To return from two major injuries and play the best ball of one’s career is a major accomplishment. Cheek is playing some of the best ball in FCS.
“I expect it of myself. I expect myself to be perfect. That’s the standard for me, and I think every other guy, they hold me to that standard as well,” he said. “And the thing is, I can’t do it without them. It’s a very cliche thing to say, but it’s true.”
Elon’s offensive line play has been excellent for much of 2021, and the rotation of pass-catchers is deep and diverse.
Daughtry’s long-bomb catch against UNH marked his fourth scoring grab of the season; running back Jaylan Thomas has emerged as an outstanding receiver out of the backfield (and sometimes, lining up wide); Chandler Brayboy has 27 grabs and three touchdowns, and Jackson Parham leads the Colonial in receiving yards.
Along with Kortez Weeks, five Phoenix pass-catchers have at least 21 grabs. That’s a testament both to the collective ability of the group, and reflective of Cheek’s efforts in building chemistry.
“The one thing is definitely involvement,” Parham said. “He texts me, [Donovan Williams], Kortez, Bryson, [Jordan Bonner] just to come in and watch film on nights after practice. That just shows his commitment to us and the team.
“From a wide receiver’s perspective, when your quarterback tells you to come in and watch more film, that’s exactly what you want. You can’t say no,” he added. “That’s just a credit to Cheek.”
With that dynamic built among the offense, Cheek is rolling and quietly building a resume worthy of Walter Payton Award discussion.
Should Elon and Cheek continue on their current trajectory, that case won’t be so quiet for long.
“I would love to see him in that conversation, but his stats are speaking louder than I could ever speak,” Trisciani said.
In case you need the volume turned up:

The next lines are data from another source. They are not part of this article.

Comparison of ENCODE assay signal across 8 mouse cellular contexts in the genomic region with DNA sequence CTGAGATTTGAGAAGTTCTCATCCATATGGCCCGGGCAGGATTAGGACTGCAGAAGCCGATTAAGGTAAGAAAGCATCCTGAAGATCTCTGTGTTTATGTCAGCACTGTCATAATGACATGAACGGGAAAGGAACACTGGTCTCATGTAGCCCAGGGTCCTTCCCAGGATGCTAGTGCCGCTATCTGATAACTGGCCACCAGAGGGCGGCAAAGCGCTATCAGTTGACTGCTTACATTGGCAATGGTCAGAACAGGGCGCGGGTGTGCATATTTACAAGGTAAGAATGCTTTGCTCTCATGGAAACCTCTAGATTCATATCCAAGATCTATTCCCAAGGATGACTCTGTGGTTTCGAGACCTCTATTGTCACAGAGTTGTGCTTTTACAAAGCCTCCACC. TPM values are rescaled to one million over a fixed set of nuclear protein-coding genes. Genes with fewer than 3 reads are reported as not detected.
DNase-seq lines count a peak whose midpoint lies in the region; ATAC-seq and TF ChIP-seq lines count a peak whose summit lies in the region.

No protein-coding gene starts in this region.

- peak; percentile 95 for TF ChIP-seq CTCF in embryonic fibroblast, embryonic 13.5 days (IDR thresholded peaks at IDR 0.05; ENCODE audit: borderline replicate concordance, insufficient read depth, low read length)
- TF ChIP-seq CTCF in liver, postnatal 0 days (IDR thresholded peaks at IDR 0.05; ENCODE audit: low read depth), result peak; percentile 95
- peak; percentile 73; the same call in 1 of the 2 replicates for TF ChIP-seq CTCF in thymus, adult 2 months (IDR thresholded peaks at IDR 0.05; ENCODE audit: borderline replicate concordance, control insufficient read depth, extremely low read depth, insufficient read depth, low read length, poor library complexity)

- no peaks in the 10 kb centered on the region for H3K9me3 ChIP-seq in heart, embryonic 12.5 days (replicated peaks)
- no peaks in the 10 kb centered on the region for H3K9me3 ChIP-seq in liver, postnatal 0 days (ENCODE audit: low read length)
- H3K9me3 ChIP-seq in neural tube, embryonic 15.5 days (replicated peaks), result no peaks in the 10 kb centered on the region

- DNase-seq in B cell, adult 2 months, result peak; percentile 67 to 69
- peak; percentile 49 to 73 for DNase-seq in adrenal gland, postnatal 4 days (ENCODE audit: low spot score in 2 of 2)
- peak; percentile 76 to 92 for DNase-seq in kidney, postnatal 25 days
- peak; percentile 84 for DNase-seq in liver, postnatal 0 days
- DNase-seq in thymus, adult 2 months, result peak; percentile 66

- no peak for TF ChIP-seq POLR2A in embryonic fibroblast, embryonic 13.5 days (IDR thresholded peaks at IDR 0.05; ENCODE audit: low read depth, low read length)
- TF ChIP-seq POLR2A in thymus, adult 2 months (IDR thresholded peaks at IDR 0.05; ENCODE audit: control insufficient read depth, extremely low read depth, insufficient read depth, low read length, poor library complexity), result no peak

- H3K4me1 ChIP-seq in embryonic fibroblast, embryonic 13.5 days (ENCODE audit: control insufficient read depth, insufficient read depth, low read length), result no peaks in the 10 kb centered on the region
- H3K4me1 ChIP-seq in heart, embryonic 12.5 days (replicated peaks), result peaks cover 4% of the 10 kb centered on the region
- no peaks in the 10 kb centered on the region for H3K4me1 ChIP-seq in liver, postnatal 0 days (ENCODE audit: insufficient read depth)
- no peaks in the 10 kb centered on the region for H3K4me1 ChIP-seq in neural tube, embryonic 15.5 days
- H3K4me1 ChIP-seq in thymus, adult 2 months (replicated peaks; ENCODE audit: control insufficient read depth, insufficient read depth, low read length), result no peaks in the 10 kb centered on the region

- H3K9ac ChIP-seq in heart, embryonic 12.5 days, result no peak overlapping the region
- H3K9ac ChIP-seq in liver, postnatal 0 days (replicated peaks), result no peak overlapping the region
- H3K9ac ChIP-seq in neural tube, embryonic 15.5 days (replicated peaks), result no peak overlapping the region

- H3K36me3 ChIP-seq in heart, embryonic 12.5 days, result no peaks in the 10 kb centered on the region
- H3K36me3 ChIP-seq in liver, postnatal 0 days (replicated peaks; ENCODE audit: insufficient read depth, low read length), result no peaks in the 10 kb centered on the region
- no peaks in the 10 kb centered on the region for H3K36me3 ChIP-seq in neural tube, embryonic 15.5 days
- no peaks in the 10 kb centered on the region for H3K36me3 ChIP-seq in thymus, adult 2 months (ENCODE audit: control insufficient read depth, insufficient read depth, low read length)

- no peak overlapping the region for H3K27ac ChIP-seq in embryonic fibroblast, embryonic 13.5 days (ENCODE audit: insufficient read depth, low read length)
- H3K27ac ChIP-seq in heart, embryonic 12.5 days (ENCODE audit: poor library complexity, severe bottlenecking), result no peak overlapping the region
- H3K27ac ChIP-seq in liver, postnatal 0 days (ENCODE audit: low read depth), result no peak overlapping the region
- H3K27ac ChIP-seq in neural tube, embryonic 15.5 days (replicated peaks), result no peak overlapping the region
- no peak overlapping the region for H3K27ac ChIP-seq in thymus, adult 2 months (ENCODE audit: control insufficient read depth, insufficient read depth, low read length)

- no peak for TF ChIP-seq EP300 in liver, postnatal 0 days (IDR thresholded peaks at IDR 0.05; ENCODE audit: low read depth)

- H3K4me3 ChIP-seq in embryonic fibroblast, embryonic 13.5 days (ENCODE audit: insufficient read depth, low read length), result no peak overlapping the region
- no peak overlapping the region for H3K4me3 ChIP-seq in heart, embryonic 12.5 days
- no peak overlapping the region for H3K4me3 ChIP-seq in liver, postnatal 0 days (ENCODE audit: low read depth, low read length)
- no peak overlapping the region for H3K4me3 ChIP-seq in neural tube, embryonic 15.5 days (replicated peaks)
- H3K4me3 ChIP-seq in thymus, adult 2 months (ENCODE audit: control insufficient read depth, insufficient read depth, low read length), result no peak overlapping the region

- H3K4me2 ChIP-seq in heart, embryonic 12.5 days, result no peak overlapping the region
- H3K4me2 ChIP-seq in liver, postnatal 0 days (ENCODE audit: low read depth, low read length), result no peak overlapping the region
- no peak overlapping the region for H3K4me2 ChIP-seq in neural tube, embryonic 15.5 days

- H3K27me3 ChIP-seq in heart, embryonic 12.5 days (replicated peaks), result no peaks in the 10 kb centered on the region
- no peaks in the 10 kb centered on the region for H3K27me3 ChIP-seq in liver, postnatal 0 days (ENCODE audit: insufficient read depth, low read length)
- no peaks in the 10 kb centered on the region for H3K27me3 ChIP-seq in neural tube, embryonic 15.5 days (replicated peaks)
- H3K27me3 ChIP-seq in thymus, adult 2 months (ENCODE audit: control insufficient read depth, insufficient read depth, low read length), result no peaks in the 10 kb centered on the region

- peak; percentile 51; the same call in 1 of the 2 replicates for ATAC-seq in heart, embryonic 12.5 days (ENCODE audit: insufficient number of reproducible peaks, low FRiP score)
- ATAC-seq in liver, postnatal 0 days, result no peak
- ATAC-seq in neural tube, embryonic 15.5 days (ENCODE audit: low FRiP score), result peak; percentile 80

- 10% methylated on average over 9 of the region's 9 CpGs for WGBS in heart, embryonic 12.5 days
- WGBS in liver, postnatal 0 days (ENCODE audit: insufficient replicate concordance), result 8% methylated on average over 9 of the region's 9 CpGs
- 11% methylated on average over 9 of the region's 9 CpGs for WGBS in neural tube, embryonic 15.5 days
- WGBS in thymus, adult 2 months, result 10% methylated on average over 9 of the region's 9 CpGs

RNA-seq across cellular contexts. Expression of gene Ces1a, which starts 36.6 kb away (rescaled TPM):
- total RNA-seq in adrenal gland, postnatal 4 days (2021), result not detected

Cheek ranks No. 10 nationally in passing yards with 2,047. Every quarterback but one leading him has attempted more than his 276 passes.
Cheek is responsible for 304.8 total yards per game.
His touchdown-to-interception ratio is better than 4:1, about on pace with presumptive Payton Award frontrunner Eric Barriere of Eastern Washington.
The final stretch of Elon’s 2021 regular season will shape Cheek’s case for the subdivision’s top individual honor, and determine the Phoenix’s FCS Playoffs prospects. They draw two top 10-ranked opponents in the next two weeks, starting Halloween eve against James Madison.
Bridgeforth Stadium was the site of a crowning achievement in Cheek’s college career. There, he passed for 286 yards and found Avery Jones with just over a minute left in regulation to give Elon the game-winning score in a 27-24 contest.
Current Dukes coach Curt Cignetti was on the Elon sideline that day and knows Cheek well.
Cignetti called Cheek one of the very best quarterbacks he’s had to prep for in three seasons at James Madison, a group that includes 1st Round NFL draft pick Trey Lance.
Cignetti is familiar with plenty of other great quarterbacks from his coaching career, too, and he compared Cheek to a notable playmaker from the coach’s time with Chuck Amato in Raleigh.
“He’s always reminded me, since day one, of Philip Rivers when he was at NC State, in terms of being able to get the ball out quick, process things quickly. Very accurate,” Cignetti said. “When Rivers was at State, he had a strong arm. Cheek’s got a strong arm. He’s a great player.”
The journey to this point has been more challenging for Davis Cheek than it is for most elite quarterbacks. But in his senior season, at the end of a road filled with injuries and misfires, he has made a resounding statement that he is among the top players in college football.